After all, these decisions have a direct effect on the personal wealth of these insiders, which can say plenty about their convictions with respect to the future direction of the companies they run.

Considering that Big Tech stocks are some of the most popular holdings in today’s portfolios, and are backed by a collective $5.3 trillion in institutional investment, how do the CEOs of these organizations rank by their insider selling?

CEOStockShares Sold H1 2021Value of Shares ($M)
Jeff BezosAmazon (AMZN)2.0 million$6,600
Mark ZuckerbergFacebook (FB)7.1 million$2,200
Satya NadellaMicrosoft (MSFT)278,694
$65
Sundar PichaiGoogle (GOOGL)27,000$62
Tim CookApple (AAPL)0$0

Breaking Down Insider Trading, by CEO

Let’s dive into the insider trading activity of each Big Tech CEO:

Jeff Bezos

During the first half of 2021, Jeff Bezos sold 2 million shares of Amazon worth $6.6 billion.

This activity was spread across 15 different transactions, representing an average of $440 million per transaction. Altogether, this ranks him first by CEO insider selling, by total dollar proceeds. Bezos’s time as CEO of Amazon came to an end shortly after the half way mark for the year.

Mark Zuckerberg

In second place is Mark Zuckerberg, who has been significantly busier selling than the rest.

In the first half of 2021, he unloaded 7.1 million shares of Facebook onto the open market, worth $2.2 billion. What makes these transactions interesting is the sheer quantity of them, as he sold on 136 out of 180 days. On average, that’s $12 million worth of stock sold every day.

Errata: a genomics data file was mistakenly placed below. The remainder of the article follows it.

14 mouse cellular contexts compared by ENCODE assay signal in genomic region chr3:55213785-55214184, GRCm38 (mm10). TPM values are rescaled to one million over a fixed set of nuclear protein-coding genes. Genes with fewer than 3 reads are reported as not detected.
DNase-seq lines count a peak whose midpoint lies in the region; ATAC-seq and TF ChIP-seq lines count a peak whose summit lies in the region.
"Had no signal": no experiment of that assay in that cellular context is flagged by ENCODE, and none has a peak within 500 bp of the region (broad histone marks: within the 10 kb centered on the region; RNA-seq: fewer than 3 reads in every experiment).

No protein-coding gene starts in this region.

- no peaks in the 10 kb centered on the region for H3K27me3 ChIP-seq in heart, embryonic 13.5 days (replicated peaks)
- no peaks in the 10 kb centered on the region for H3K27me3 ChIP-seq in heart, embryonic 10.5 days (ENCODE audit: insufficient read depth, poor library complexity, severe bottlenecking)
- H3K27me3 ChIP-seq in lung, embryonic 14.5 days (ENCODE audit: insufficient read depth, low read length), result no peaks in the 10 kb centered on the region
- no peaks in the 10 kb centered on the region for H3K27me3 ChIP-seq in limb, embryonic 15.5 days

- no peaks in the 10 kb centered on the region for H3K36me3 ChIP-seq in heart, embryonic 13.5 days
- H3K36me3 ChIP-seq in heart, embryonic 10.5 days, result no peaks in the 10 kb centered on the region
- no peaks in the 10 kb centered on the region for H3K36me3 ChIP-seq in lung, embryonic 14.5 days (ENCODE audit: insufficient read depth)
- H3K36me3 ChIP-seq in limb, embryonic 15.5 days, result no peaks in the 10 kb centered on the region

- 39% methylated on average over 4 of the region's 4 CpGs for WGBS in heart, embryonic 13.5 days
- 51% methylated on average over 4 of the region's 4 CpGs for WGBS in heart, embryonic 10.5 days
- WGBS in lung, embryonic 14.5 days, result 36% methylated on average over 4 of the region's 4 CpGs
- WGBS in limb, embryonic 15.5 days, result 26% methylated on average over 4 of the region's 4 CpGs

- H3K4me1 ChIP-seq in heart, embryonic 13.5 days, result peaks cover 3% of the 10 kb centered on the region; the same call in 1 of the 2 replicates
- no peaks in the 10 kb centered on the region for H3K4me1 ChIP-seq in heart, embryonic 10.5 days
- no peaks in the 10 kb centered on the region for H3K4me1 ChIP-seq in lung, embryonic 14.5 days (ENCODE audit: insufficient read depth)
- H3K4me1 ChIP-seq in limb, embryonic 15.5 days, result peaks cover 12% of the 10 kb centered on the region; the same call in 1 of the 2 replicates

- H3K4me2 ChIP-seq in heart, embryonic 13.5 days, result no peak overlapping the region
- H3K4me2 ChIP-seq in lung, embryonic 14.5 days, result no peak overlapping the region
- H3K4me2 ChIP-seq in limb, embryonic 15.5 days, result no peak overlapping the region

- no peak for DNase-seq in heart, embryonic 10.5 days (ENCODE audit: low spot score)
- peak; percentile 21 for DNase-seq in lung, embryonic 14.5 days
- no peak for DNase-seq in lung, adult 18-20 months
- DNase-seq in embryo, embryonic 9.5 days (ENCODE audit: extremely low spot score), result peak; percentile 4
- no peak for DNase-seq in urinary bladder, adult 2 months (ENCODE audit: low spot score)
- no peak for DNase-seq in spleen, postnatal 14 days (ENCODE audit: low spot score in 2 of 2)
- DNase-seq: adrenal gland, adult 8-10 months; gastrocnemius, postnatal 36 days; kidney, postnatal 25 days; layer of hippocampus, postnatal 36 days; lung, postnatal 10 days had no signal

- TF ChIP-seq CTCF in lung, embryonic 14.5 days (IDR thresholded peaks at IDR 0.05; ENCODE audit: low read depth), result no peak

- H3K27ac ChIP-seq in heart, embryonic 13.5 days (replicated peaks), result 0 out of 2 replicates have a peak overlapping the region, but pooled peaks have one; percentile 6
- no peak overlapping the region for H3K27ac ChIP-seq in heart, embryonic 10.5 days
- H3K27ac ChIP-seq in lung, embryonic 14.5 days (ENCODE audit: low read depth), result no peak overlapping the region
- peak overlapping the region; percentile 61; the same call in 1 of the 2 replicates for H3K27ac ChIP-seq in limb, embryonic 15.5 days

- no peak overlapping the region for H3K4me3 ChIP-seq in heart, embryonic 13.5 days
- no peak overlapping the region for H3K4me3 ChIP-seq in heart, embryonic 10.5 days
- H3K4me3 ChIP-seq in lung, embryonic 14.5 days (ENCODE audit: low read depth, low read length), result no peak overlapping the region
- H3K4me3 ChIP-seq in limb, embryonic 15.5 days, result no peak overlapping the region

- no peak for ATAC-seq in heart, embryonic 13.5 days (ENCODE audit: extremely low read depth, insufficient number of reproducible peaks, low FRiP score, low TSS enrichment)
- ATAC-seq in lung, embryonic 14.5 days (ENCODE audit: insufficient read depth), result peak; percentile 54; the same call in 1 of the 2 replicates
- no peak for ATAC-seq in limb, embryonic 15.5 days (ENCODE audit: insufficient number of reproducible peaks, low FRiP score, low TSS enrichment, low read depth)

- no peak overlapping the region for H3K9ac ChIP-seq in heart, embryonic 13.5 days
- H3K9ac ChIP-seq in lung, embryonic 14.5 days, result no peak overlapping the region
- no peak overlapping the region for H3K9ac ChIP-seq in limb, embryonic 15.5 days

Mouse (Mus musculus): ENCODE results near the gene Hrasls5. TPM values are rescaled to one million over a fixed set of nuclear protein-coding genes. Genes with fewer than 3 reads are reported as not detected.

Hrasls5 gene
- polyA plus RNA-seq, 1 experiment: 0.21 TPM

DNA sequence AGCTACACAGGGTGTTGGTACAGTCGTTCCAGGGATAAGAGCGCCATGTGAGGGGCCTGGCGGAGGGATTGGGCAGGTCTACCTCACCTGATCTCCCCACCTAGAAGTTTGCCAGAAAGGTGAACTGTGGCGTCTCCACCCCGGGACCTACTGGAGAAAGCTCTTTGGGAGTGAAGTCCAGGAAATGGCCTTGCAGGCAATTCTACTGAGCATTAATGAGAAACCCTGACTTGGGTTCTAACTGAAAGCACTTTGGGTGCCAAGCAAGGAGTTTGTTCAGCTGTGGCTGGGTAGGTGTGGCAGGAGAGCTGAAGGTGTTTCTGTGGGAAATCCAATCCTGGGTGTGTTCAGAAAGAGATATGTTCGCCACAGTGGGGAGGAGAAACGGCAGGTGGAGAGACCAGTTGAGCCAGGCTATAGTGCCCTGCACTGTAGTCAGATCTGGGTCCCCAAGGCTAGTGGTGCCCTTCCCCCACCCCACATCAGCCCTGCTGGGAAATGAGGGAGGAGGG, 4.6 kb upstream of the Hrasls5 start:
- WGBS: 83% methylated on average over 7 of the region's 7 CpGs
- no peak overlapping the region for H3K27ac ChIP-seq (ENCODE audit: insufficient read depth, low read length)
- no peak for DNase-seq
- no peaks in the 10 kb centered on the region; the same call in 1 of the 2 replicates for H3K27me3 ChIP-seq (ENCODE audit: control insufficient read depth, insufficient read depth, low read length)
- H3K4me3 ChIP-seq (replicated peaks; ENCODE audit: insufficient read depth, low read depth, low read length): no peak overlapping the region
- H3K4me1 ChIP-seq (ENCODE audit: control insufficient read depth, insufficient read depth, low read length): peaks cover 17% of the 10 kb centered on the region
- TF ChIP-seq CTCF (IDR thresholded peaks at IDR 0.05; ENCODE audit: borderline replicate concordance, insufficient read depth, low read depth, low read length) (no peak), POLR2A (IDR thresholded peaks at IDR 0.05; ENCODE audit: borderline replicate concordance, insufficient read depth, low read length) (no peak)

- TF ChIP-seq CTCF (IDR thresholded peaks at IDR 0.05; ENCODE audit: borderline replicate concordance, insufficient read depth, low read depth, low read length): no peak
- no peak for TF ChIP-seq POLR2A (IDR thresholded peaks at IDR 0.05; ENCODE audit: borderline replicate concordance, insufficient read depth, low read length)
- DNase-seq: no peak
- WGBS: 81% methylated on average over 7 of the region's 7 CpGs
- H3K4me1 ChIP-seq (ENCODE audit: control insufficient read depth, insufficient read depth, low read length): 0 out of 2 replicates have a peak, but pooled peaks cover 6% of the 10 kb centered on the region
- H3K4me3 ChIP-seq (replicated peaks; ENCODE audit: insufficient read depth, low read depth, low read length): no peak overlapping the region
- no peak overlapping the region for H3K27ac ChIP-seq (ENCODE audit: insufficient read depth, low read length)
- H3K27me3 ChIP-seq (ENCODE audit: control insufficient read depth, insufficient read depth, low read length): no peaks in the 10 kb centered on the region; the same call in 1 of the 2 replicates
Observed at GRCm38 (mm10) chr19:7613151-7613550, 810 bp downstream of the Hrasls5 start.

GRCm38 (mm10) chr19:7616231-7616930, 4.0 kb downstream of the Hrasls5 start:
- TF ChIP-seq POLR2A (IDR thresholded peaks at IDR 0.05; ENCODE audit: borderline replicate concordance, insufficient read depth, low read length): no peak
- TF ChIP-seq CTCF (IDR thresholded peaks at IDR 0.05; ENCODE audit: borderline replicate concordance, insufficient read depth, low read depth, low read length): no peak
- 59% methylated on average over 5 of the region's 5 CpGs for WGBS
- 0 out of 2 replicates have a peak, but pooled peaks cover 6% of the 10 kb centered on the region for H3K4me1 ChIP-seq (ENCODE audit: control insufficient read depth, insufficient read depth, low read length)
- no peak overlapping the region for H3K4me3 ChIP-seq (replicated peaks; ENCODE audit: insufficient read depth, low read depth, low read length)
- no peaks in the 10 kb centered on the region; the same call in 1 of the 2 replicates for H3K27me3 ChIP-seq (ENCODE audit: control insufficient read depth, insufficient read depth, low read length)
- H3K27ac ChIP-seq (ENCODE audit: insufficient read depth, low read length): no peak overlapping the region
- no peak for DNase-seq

Zuckerberg’s record year of selling in 2018 resulted in over $5 billion worth of stock sold, but over 90% of his net worth still remains in the company.

Satya Nadella

Next is Satya Nadella, who sold 278,694 shares of Microsoft, worth $234 million. Despite this, the Microsoft CEO still holds an estimated 1.6 million shares, which is the largest of any insider.

Microsoft’s stock has been on a tear for a number of years now, and belongs to an elite trillion dollar club, which consists of only six public companies.

Sundar Pichai

Fourth on the list is Sundar Pichai who has been at the helm at Google for six years now. Since the start of 2021, he’s sold 27,000 shares through nine separate transactions, worth $62.5 million. However, Pichai still has an estimated 6,407 Class A and 114,861 Class C shares.

Google is closing in on a $2 trillion valuation and is the best performing Big Tech stock, with shares rising 60% year-to-date. Their market share growth from U.S. ad revenues is a large contributing factor.